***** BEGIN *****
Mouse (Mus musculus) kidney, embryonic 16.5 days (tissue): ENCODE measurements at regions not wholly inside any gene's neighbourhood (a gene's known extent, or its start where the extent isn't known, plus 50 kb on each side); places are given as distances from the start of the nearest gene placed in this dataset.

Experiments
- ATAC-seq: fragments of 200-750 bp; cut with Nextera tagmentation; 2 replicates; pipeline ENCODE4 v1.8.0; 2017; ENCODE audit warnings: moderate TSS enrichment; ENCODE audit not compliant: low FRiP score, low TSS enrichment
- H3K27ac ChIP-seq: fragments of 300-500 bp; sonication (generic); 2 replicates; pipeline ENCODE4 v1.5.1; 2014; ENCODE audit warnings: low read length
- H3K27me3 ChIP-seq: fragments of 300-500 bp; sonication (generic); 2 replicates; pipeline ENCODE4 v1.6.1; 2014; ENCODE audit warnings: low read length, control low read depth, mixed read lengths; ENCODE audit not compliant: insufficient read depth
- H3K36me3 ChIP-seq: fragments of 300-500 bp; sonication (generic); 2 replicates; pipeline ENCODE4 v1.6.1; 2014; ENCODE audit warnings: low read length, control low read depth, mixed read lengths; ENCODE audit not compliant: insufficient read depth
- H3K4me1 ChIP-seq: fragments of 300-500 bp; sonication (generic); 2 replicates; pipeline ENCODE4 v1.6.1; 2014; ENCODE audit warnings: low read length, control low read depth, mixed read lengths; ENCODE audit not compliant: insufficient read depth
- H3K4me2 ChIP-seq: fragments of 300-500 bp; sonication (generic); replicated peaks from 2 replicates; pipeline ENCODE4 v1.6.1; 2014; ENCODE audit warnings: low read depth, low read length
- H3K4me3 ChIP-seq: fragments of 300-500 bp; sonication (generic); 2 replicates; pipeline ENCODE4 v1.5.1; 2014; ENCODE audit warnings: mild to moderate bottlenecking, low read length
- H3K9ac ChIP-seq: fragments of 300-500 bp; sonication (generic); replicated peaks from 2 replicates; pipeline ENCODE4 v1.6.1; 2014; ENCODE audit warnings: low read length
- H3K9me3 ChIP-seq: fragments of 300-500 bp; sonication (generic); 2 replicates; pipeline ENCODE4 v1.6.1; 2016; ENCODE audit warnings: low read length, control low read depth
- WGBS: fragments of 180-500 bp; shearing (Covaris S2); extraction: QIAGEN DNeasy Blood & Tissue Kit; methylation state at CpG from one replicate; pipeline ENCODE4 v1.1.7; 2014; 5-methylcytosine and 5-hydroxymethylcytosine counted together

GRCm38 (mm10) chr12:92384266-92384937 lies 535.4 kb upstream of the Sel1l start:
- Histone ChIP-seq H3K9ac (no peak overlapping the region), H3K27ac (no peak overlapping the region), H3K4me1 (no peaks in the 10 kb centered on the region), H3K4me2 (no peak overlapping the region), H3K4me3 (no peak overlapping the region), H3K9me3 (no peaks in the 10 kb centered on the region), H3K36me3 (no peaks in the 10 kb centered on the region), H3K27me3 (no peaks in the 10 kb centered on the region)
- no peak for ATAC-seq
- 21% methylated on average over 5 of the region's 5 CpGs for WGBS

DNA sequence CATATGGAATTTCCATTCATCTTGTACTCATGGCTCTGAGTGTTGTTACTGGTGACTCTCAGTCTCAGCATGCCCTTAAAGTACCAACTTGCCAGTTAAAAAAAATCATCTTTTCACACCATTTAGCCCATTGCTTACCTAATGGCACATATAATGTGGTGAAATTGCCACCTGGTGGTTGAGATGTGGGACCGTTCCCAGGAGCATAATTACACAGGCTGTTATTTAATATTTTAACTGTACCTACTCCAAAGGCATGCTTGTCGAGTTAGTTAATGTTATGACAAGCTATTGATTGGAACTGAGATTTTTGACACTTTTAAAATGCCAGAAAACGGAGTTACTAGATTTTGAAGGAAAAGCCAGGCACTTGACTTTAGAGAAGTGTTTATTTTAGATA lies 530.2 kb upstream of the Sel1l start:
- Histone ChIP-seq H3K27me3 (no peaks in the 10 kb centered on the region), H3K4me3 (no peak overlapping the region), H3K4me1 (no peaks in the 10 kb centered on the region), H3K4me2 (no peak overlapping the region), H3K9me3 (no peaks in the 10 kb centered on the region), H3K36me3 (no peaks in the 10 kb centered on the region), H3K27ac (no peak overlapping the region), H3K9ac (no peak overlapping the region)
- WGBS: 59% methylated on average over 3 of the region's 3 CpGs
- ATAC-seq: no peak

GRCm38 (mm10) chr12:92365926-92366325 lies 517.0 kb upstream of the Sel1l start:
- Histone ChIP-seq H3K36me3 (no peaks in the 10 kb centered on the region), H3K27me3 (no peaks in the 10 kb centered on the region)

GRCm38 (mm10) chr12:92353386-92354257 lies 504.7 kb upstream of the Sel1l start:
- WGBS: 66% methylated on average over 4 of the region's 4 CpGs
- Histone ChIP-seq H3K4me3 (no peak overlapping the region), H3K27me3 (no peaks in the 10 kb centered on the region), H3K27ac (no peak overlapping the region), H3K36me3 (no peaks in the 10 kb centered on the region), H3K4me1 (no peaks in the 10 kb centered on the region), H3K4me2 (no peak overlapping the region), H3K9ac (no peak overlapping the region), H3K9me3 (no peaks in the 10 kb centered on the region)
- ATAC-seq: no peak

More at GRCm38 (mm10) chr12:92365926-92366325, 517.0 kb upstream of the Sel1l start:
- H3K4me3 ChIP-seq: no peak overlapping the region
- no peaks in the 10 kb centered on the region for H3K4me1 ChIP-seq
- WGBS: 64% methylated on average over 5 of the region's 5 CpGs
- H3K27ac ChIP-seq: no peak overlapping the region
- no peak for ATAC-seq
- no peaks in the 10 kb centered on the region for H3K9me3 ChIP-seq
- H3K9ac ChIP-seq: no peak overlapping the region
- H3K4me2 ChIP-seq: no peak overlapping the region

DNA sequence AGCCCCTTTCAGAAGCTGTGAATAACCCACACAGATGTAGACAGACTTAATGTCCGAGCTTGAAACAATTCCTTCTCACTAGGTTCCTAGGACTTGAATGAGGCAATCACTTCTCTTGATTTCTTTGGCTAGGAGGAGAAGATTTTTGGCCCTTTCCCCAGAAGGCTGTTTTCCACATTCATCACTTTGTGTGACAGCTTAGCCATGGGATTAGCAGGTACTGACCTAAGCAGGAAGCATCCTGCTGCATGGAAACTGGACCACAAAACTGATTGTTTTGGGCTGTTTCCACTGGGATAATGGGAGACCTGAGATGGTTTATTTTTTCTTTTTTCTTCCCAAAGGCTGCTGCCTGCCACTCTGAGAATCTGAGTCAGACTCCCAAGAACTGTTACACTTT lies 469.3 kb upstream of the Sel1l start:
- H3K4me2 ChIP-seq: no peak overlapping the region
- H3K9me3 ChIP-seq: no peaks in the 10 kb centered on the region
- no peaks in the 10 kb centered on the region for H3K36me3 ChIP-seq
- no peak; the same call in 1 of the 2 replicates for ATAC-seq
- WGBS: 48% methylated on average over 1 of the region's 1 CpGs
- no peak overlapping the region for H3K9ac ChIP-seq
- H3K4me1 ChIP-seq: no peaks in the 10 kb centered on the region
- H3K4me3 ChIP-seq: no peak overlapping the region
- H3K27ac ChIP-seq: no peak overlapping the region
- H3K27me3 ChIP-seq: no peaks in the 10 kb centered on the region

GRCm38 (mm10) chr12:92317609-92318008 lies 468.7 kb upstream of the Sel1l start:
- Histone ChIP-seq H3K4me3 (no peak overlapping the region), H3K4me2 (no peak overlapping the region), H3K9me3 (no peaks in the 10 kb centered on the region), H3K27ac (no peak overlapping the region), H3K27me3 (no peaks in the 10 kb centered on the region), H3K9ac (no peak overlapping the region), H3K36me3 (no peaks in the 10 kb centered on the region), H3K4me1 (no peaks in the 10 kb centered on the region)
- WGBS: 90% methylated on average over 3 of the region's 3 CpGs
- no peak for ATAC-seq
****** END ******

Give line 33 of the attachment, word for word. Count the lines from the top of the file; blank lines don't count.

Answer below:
- no peaks in the 10 kb centered on the region for H3K9me3 ChIP-seq